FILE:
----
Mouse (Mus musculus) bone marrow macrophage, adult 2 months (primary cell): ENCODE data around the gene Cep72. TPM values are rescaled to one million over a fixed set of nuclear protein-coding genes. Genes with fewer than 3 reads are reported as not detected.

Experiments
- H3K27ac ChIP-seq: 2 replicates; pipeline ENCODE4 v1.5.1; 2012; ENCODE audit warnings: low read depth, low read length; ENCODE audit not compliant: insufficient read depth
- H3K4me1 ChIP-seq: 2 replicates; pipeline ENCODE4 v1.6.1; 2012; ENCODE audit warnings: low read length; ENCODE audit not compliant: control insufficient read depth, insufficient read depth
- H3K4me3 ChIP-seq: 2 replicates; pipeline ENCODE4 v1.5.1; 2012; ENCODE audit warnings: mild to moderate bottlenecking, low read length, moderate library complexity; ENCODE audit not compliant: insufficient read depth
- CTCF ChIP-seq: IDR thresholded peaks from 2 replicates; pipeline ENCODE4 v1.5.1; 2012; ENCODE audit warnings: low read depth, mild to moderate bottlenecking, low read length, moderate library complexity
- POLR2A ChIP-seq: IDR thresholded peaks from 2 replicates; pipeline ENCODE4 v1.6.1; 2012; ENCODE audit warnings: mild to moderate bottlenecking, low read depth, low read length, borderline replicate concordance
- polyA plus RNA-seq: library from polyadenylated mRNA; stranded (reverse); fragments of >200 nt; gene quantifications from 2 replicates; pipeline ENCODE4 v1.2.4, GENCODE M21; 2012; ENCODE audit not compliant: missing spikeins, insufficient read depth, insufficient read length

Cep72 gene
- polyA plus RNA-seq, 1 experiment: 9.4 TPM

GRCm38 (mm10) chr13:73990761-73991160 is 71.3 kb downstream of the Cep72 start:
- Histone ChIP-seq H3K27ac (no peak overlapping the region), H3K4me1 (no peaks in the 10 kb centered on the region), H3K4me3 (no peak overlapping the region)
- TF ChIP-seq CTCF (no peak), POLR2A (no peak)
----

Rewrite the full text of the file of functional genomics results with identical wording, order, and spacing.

Mouse (Mus musculus) bone marrow macrophage, adult 2 months (primary cell): ENCODE data around the gene Cep72. TPM values are rescaled to one million over a fixed set of nuclear protein-coding genes. Genes with fewer than 3 reads are reported as not detected.

Experiments
- H3K27ac ChIP-seq: 2 replicates; pipeline ENCODE4 v1.5.1; 2012; ENCODE audit warnings: low read depth, low read length; ENCODE audit not compliant: insufficient read depth
- H3K4me1 ChIP-seq: 2 replicates; pipeline ENCODE4 v1.6.1; 2012; ENCODE audit warnings: low read length; ENCODE audit not compliant: control insufficient read depth, insufficient read depth
- H3K4me3 ChIP-seq: 2 replicates; pipeline ENCODE4 v1.5.1; 2012; ENCODE audit warnings: mild to moderate bottlenecking, low read length, moderate library complexity; ENCODE audit not compliant: insufficient read depth
- CTCF ChIP-seq: IDR thresholded peaks from 2 replicates; pipeline ENCODE4 v1.5.1; 2012; ENCODE audit warnings: low read depth, mild to moderate bottlenecking, low read length, moderate library complexity
- POLR2A ChIP-seq: IDR thresholded peaks from 2 replicates; pipeline ENCODE4 v1.6.1; 2012; ENCODE audit warnings: mild to moderate bottlenecking, low read depth, low read length, borderline replicate concordance
- polyA plus RNA-seq: library from polyadenylated mRNA; stranded (reverse); fragments of >200 nt; gene quantifications from 2 replicates; pipeline ENCODE4 v1.2.4, GENCODE M21; 2012; ENCODE audit not compliant: missing spikeins, insufficient read depth, insufficient read length

Cep72 gene
- polyA plus RNA-seq, 1 experiment: 9.4 TPM

GRCm38 (mm10) chr13:73990761-73991160 is 71.3 kb downstream of the Cep72 start:
- Histone ChIP-seq H3K27ac (no peak overlapping the region), H3K4me1 (no peaks in the 10 kb centered on the region), H3K4me3 (no peak overlapping the region)
- TF ChIP-seq CTCF (no peak), POLR2A (no peak)